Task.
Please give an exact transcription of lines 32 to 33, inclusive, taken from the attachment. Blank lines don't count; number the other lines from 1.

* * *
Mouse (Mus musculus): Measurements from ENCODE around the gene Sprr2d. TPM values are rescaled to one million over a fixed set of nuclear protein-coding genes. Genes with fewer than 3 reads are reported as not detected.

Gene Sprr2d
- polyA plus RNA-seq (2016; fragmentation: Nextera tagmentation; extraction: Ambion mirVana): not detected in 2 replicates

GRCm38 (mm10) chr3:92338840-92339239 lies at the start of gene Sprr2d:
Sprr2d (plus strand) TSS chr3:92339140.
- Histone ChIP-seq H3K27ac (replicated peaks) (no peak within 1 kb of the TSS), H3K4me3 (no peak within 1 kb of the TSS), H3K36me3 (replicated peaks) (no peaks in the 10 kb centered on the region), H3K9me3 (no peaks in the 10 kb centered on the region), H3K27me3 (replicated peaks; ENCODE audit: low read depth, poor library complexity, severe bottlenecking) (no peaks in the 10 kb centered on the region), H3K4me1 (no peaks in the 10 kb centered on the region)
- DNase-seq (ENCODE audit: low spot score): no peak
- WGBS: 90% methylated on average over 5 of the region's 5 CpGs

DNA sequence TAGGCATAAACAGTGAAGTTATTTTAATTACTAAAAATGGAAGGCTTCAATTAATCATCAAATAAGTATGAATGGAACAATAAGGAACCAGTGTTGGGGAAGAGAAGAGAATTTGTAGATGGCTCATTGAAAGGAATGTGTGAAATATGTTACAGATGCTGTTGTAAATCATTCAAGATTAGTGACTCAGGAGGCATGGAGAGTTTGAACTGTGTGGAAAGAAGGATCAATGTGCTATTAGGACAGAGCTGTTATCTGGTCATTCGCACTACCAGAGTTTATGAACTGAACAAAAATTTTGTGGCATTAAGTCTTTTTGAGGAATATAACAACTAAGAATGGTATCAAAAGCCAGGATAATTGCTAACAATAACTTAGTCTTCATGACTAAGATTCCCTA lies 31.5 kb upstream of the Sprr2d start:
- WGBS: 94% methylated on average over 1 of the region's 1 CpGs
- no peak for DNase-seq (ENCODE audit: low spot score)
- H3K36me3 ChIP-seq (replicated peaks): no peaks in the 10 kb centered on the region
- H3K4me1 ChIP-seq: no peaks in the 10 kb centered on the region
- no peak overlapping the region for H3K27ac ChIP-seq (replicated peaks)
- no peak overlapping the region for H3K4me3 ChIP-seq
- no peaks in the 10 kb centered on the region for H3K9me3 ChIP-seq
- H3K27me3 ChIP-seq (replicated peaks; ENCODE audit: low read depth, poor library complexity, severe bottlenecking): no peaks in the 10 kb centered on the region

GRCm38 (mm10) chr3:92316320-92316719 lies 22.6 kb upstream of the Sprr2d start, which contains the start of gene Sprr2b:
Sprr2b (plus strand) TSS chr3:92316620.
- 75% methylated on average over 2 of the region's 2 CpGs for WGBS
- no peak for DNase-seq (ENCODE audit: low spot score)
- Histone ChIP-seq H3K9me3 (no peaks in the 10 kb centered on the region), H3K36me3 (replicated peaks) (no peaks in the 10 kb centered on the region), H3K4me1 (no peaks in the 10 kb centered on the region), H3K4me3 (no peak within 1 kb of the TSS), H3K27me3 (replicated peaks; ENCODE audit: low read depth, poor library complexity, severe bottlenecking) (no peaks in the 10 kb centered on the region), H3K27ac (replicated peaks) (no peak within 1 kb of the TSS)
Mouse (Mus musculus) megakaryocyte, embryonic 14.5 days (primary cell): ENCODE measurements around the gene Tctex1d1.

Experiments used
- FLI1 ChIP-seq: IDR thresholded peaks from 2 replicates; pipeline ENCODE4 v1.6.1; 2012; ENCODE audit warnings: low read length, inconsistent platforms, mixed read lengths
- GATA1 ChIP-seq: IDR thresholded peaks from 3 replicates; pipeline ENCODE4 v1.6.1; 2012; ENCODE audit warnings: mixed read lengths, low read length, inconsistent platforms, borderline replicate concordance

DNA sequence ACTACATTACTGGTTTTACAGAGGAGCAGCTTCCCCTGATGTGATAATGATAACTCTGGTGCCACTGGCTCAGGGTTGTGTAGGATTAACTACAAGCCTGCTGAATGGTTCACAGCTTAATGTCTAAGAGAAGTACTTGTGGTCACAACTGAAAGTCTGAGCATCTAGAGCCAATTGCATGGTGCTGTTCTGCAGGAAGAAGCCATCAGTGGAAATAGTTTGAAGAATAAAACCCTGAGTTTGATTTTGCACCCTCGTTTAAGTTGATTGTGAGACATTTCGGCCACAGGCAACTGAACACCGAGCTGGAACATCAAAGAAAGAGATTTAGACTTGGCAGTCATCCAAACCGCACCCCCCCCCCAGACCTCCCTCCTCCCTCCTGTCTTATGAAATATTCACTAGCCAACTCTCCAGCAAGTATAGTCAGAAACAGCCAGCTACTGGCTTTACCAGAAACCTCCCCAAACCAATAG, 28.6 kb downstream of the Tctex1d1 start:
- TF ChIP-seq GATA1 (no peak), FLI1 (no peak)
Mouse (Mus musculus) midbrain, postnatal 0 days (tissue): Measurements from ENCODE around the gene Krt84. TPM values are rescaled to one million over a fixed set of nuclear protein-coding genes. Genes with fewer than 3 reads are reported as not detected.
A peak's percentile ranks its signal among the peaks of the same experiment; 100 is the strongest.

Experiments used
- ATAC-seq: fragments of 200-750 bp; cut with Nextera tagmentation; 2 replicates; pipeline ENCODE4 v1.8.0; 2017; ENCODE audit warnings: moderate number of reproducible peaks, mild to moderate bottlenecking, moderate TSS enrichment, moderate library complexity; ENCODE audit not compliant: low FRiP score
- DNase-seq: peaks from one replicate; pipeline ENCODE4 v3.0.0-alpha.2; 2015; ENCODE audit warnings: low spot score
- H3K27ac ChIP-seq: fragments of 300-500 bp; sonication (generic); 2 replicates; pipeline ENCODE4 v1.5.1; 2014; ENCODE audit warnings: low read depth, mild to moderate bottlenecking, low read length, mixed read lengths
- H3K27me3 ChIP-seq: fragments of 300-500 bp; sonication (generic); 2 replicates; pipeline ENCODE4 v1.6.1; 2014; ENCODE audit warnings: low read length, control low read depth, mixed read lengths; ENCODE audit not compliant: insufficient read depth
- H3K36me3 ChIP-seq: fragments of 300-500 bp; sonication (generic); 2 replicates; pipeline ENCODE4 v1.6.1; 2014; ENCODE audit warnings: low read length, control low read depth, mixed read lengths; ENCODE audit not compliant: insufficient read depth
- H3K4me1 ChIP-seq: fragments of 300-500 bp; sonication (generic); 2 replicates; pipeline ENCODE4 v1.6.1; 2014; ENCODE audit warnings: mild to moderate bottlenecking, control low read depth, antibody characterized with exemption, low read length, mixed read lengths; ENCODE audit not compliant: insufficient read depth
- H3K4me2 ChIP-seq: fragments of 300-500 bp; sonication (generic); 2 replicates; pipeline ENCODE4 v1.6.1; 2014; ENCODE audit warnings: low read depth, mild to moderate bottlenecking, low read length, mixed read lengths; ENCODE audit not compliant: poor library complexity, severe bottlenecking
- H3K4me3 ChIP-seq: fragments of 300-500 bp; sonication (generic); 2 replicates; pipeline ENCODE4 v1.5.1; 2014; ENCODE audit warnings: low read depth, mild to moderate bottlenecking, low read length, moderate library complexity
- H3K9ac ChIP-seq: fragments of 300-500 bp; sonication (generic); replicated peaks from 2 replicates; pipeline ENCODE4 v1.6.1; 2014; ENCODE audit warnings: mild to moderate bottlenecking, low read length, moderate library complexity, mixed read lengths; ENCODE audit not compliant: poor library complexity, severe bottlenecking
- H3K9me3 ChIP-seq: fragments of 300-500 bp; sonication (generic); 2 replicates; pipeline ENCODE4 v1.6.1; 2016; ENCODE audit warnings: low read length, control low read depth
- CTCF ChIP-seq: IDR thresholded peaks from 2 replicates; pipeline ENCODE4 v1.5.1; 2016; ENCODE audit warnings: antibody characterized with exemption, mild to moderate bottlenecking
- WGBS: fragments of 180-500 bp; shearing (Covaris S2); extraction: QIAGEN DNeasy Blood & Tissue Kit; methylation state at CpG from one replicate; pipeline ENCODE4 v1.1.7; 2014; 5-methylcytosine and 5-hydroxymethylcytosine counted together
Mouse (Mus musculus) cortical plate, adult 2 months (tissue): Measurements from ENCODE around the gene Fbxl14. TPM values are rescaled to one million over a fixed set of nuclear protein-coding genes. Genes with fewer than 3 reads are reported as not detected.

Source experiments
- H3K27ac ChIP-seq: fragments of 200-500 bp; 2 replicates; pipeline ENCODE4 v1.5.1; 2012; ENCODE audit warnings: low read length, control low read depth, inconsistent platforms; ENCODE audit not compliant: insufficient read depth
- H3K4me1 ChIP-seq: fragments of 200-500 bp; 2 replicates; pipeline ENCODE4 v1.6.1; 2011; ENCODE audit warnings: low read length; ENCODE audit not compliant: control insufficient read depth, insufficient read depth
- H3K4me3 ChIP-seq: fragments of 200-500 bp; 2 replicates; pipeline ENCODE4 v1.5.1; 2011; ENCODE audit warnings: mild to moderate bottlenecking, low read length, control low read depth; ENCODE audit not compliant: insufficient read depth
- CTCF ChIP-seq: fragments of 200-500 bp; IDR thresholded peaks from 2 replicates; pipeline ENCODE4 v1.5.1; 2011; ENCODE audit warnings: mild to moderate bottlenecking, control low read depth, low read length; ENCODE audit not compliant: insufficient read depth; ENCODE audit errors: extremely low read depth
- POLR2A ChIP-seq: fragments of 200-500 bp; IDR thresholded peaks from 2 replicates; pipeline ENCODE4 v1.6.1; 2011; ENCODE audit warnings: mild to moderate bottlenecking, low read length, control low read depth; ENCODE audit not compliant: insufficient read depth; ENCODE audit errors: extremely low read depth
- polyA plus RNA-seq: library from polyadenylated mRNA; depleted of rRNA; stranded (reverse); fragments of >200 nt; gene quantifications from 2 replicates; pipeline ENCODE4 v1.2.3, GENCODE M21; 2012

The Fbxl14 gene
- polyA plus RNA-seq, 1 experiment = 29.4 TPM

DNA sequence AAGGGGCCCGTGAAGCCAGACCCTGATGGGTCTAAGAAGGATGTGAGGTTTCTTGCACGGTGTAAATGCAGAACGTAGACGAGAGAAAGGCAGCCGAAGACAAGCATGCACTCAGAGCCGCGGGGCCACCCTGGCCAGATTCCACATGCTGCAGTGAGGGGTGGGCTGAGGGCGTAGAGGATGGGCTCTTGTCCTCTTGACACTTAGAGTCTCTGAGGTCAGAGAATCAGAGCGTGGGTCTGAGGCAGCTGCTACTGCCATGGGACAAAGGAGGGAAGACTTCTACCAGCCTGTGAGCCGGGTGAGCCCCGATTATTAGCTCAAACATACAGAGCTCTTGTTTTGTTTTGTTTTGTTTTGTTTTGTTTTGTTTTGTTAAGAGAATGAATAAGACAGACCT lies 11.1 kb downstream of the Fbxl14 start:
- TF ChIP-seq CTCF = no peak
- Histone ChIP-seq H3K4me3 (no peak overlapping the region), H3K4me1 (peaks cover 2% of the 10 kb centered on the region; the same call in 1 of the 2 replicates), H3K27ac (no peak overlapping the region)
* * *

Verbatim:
- ATAC-seq: fragments of 200-750 bp; cut with Nextera tagmentation; 2 replicates; pipeline ENCODE4 v1.8.0; 2017; ENCODE audit warnings: moderate number of reproducible peaks, mild to moderate bottlenecking, moderate TSS enrichment, moderate library complexity; ENCODE audit not compliant: low FRiP score
- DNase-seq: peaks from one replicate; pipeline ENCODE4 v3.0.0-alpha.2; 2015; ENCODE audit warnings: low spot score